By David Lichtenstein
The yard sign in the homestead area of Kapa’akea says it all: “Voting is my Kuleana.”
Most Hawaiians, however, do not share this feeling. In the 2010 general election, out of 4,049 registered voters on Molokai spread across four topside Molokai precincts, a meager 35 percent of them voted. Maui County had 49.7 percent of its 85,223 registered voters turn out compared to 55.7 percent statewide.
Turnout is always worse in primary elections. As expected, low numbers were recorded at the polling places in this year’s August primary. On Molokai, 20.8 percent of the registered voters showed up compared to 30.6 percent across Maui County. These numbers are fairly consistent with primary voting numbers from 2010 — 20.75 percent on Molokai, 34.2 percent in Maui County. This means only 818 people on Molokai voted in the 2010 primary.
There was more than 818 adults at a pa’ina in Kalamaula a couple of weeks ago. Yesterday’s Taste of Molokai event expected around 1,000 people. I’ve seen more than a thousand people at Take’s lucky number drawing.
So why don’t people show up on Election Day?
The political apathy on Molokai can seem paradoxical. Why would people on an island that cares so passionately about protection of its ‘aina and culture not show up to vote?
A lack of local candidates might be part of the reason. But Kanoho Helm running for a State Senate seat didn’t seem to create a stronger turnout.
It is a complex question. Some people don’t vote because they live off the grid and ask for nothing from the government. Some of these people don’t trust the county, state or federal government and have friends and ohana with similar feelings.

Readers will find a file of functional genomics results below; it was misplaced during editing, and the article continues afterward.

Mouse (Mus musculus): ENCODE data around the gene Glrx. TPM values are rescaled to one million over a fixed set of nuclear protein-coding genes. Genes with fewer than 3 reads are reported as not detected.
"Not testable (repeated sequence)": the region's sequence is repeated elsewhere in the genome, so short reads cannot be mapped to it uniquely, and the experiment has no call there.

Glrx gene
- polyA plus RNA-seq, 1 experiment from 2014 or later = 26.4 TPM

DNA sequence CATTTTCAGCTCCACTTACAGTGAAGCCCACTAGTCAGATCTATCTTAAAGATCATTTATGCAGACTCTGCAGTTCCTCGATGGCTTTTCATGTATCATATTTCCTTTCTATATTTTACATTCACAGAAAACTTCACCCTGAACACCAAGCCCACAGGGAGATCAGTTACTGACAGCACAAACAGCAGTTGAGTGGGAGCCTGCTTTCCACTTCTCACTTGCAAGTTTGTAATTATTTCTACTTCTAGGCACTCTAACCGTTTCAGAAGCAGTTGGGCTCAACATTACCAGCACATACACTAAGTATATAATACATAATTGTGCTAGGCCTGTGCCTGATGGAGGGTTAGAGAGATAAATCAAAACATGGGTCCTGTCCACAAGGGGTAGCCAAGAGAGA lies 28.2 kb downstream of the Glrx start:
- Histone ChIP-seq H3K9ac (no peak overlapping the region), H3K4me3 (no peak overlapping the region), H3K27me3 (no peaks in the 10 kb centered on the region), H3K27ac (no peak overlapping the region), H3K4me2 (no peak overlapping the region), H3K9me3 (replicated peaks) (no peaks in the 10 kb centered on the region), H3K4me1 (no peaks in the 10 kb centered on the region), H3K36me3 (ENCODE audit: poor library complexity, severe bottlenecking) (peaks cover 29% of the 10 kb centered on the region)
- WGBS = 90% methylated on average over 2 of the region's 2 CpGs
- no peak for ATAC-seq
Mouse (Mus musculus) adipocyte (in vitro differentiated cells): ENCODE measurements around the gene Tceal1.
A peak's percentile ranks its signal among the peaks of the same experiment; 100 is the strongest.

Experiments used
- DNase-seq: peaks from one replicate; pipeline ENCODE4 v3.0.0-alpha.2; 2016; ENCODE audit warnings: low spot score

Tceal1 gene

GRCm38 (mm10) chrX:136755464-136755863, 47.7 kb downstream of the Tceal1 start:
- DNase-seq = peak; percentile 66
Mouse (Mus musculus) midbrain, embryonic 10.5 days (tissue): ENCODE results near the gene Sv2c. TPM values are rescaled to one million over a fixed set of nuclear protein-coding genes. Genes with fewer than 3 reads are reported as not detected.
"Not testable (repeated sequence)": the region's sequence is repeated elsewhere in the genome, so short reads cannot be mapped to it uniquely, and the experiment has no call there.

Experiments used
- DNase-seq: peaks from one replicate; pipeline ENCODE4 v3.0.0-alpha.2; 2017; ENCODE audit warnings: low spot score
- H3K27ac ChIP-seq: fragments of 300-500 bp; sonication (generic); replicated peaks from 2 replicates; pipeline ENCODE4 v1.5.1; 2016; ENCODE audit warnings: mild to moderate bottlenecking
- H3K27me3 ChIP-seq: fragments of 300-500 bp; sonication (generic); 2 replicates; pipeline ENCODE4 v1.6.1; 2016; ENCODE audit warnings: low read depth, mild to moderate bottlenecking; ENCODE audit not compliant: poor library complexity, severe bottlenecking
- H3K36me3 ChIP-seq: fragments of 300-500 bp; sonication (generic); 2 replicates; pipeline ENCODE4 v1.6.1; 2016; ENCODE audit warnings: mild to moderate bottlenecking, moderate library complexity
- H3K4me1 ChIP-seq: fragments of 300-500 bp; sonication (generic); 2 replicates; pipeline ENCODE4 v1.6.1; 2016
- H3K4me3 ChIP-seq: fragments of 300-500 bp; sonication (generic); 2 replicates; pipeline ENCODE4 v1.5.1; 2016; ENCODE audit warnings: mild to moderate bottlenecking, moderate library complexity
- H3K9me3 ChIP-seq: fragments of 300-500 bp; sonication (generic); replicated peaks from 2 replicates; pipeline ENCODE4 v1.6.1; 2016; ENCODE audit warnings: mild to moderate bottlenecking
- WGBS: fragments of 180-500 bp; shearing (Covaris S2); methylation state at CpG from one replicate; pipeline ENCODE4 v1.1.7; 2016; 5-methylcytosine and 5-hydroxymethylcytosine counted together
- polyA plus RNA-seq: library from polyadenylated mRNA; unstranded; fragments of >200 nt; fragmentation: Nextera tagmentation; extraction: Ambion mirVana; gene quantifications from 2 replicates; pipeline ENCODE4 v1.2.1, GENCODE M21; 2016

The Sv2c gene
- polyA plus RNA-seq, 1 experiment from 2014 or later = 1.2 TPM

While there are some people who just don’t know enough to vote, most 18 year olds have learned about the basic civic duties of being a United States citizen. But just because some teacher lectured you about voting, or you read about voting in a textbook, doesn’t mean you HAVE to vote.
Kuleana is a transitive verb carrying multiple meanings. In general it is thought of as a person’s rights, privileges and responsibilities. In Hawaiian culture it also denotes ownership, claim or interest as it relates to property and family. Within the ahupua’a system this was an extremely important concept. In modern society personal kuleana is still strongly felt within the ohana but not so much within the broader community. What has the government and its bureaucracies done for me lately?
I would like to see more people vote so that more of the people who grumble can be heard. If Molokai citizens suddenly turned out to vote in large numbers our collective voice would become more powerful on all levels. Don’t vote and don’t be surprised when state and county politicians stop caring about your opinion.
On Tuesday there will be three Molokai candidates running for important positions. Stacy Helm Crivello will be facing Manuwai Peters for Danny Mateo’s seat on the Maui County Council. No matter who wins it will be the first time in over 10 years that a representative on the council will have a Molokai address.
In a statewide election Walter Ritte is running for at-large candidate for the Office of Hawaiian Affairs. Ritte has formerly served as a trustee with OHA, and for the last three decades, he has fought for the protection of Hawaii’s most valued and fragile resources. Whether or not you agree with the methods or motives of his activism, he has fought to preserve a certain Molokai way of life that is still highly treasured by many kanaka maoli.
If you think you are registered but do not know what precinct you are registered in, visit the state of Hawaii Office of Elections polling locator online. If you have moved or changed your name since the last election call 800-442-8683 from Molokai or any neighbor island.
See you at the voting booth on Tuesday.